A high-fantasy element encounters dark sci-fi at its best in DOOM Eternal: The Ancient Gods – Part 2

One of the big changes here isn’t just the core gameplay loop itself. Even the scenery has shifted, giving fans a chance to move from the aesthetics they’d grown used to whether it was otherworldly, UAC-themed, or our very own world.

This time, the game settles for a post-invasion Earth where humanity has been nearly wiped out, leaving very few remnants of mankind left. What is left, however, is a world where demonic forces seem stranded, lost almost, as their leadership has begun to tumble with the death of the Khan Makyr and the Icon of Sin has become reality.

Now, the world is healed, giving off a high-fantasy element, one that seems more comfortable to HeXen or Heretic fans than it would those used to ripping and tearing demons apart in a Hell-infused world. The Earth is healing, life has returned where the Hellscapes had begun to overtake the land, allowing for lava flows to end, demonic tentacles to perish, and the UAC’s influence to all-but-disappear.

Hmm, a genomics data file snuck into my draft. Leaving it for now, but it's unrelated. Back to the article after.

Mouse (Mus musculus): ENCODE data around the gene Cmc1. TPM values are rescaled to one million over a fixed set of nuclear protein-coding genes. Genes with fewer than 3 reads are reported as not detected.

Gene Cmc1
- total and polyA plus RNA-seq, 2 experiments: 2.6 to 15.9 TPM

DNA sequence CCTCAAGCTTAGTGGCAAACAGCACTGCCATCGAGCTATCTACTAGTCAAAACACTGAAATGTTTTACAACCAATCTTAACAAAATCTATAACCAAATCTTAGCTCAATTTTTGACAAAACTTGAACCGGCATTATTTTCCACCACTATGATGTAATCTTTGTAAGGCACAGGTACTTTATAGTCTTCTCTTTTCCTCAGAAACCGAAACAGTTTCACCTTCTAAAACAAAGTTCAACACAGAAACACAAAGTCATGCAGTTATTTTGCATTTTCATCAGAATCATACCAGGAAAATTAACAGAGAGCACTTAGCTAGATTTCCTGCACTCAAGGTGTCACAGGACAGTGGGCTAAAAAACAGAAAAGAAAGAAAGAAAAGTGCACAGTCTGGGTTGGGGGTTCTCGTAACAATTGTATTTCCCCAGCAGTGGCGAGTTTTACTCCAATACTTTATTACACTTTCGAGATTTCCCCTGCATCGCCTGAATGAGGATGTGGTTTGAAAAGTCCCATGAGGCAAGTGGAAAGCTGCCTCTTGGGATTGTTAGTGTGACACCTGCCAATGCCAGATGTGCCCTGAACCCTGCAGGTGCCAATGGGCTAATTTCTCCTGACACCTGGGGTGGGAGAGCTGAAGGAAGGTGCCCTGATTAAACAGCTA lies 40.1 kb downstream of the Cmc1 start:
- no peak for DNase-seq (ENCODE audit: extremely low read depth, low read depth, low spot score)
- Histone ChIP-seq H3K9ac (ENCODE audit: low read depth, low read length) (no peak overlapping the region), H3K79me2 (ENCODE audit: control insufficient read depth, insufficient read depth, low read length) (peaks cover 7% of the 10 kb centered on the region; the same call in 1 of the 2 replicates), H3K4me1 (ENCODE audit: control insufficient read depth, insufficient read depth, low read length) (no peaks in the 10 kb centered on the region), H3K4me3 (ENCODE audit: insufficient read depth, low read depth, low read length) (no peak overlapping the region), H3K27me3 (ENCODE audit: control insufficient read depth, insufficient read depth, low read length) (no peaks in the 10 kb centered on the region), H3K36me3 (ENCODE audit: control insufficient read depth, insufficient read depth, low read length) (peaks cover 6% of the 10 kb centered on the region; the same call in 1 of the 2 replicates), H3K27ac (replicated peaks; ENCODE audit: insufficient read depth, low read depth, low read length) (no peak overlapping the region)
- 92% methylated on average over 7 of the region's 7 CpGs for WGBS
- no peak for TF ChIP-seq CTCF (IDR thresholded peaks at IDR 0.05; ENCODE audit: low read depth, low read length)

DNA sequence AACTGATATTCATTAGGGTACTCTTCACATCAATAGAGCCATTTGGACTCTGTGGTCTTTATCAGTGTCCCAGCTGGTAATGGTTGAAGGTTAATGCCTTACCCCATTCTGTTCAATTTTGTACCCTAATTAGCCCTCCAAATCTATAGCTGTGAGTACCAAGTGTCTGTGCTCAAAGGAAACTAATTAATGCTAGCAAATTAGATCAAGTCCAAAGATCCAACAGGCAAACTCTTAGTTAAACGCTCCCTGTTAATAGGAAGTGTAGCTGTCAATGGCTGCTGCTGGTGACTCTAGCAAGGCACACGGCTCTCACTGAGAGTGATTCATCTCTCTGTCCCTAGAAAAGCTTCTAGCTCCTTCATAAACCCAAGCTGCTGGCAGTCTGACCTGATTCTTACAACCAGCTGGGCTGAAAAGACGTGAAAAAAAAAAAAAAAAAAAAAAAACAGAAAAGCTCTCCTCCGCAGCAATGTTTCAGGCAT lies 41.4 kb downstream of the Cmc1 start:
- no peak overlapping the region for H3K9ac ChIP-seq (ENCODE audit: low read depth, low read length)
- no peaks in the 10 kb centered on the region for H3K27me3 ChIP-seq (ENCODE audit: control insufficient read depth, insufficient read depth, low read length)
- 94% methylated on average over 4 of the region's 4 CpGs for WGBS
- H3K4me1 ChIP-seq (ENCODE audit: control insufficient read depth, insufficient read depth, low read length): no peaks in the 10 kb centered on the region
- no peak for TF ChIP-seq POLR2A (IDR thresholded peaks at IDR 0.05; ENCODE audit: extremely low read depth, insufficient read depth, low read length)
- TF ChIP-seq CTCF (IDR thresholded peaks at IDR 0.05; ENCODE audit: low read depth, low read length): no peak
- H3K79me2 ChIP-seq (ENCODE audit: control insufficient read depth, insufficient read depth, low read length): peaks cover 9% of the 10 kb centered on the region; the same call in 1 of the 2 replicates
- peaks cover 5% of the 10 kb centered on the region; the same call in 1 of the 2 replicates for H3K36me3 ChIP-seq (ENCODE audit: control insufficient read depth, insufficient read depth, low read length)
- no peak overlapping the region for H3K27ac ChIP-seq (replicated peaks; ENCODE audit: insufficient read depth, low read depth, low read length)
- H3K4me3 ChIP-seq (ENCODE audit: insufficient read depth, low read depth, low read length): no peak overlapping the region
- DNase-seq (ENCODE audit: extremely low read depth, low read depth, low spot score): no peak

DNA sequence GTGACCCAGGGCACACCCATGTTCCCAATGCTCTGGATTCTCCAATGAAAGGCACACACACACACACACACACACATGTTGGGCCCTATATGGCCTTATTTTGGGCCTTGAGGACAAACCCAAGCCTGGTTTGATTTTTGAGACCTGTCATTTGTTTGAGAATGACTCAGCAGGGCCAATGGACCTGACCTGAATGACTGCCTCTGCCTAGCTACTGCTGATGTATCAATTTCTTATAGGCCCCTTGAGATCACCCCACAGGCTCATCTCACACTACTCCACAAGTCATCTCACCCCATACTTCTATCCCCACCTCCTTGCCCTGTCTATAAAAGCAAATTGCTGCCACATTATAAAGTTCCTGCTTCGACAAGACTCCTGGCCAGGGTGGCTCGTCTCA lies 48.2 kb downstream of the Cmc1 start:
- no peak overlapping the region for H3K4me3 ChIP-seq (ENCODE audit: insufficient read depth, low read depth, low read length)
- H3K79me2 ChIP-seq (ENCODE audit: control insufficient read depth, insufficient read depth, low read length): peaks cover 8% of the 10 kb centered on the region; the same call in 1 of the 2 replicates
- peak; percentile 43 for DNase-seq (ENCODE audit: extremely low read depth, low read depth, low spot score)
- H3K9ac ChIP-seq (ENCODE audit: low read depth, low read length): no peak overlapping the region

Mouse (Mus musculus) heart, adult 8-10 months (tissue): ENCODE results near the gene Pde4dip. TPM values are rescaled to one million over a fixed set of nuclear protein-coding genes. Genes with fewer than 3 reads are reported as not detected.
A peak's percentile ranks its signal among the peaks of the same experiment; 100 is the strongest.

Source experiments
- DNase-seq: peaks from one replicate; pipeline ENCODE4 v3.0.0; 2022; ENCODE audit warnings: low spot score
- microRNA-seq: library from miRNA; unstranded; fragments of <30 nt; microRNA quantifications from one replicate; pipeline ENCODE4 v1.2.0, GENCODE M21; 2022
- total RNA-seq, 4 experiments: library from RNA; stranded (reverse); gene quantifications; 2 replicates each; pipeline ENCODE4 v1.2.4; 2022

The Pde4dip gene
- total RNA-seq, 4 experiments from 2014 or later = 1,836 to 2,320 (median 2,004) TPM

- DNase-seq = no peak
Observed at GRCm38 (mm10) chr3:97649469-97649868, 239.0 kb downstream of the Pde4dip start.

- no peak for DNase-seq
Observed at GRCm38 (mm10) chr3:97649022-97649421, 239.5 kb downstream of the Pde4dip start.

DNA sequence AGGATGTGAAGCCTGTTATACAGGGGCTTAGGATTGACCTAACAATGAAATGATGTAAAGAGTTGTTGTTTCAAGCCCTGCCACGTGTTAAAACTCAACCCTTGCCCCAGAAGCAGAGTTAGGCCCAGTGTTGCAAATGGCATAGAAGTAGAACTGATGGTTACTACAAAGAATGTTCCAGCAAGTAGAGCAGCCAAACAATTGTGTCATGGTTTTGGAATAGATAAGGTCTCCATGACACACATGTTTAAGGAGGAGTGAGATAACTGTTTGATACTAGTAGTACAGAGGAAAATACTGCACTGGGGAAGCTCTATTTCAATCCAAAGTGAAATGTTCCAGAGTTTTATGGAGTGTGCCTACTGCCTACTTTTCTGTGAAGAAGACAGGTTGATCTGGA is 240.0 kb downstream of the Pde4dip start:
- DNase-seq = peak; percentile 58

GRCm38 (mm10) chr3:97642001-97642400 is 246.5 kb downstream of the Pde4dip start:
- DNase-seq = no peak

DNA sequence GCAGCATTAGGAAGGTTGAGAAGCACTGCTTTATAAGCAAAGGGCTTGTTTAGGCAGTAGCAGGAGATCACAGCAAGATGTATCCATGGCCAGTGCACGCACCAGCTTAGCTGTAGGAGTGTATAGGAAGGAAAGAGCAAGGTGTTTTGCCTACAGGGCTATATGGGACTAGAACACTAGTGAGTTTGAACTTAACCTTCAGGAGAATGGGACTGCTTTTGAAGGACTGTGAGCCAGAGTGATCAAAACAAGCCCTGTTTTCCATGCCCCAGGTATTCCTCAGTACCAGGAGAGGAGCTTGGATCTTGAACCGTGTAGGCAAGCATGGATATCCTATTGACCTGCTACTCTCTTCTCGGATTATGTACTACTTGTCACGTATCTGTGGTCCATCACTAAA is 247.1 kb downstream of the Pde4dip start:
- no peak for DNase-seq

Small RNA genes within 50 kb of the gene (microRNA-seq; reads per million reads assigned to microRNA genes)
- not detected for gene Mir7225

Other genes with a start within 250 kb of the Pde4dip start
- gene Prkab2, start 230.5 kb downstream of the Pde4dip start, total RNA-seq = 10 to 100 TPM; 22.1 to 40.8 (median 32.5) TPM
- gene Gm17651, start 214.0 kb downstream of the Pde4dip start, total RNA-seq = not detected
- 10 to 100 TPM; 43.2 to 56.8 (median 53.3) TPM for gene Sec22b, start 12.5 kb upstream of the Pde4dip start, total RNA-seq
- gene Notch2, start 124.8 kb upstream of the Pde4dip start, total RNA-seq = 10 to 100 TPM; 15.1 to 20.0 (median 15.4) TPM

While nice, it does give off a wondering idea of what is to come and if this is a tease at future plans id Software has. The downside is – it just doesn’t feel at home, which is a bit offputting, even if a welcomed change as the world had begun to evolve as our story begins its conclusion.

This includes the idea that the Doom Slayer has begun to find peace in the carnage and that his final battle is just over the horizon. The downside? We never truly get to see everything come to fruition and the effects that the war between good and evil have had on humanity or if humanity is even able to recover outside of the UAC bases that may or may not have been influenced by the invasion of Hell’s forces.